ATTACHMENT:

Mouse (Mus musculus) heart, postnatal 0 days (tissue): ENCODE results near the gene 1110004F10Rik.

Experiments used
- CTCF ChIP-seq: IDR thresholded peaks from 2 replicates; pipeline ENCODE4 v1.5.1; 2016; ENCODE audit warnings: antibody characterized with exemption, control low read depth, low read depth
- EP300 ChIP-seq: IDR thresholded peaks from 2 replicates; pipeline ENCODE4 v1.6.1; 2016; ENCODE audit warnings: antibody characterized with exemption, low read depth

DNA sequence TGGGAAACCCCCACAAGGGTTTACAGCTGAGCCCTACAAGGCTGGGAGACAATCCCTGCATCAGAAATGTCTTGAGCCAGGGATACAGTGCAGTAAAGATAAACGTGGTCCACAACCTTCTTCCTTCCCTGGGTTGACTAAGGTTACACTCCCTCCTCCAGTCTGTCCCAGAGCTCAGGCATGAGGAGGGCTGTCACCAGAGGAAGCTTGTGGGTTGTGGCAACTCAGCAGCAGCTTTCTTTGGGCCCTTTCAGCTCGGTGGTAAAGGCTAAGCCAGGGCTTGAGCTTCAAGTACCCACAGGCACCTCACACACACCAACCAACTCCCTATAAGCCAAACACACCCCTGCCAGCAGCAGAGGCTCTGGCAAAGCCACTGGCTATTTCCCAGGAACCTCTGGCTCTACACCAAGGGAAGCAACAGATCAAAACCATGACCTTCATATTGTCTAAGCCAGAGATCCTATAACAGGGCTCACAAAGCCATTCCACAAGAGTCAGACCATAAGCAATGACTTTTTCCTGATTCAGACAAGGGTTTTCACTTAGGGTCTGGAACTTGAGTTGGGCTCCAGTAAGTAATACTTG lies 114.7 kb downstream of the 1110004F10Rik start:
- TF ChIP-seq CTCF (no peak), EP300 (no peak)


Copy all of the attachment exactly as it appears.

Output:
Mouse (Mus musculus) heart, postnatal 0 days (tissue): ENCODE results near the gene 1110004F10Rik.

Experiments used
- CTCF ChIP-seq: IDR thresholded peaks from 2 replicates; pipeline ENCODE4 v1.5.1; 2016; ENCODE audit warnings: antibody characterized with exemption, control low read depth, low read depth
- EP300 ChIP-seq: IDR thresholded peaks from 2 replicates; pipeline ENCODE4 v1.6.1; 2016; ENCODE audit warnings: antibody characterized with exemption, low read depth

DNA sequence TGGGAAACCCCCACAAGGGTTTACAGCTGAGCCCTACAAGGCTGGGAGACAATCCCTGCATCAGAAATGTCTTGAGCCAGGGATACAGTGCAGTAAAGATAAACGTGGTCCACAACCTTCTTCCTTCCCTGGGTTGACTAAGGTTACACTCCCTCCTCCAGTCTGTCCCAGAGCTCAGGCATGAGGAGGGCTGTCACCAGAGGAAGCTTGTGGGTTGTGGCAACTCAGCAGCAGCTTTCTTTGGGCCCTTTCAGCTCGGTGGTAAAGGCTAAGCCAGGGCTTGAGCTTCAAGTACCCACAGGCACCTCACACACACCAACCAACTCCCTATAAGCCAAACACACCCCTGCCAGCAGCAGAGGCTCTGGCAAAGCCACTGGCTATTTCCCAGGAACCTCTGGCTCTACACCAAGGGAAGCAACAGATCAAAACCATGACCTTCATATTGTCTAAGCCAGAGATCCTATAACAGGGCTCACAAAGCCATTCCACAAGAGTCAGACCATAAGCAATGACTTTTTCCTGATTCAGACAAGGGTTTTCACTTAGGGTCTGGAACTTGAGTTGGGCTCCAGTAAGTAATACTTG lies 114.7 kb downstream of the 1110004F10Rik start:
- TF ChIP-seq CTCF (no peak), EP300 (no peak)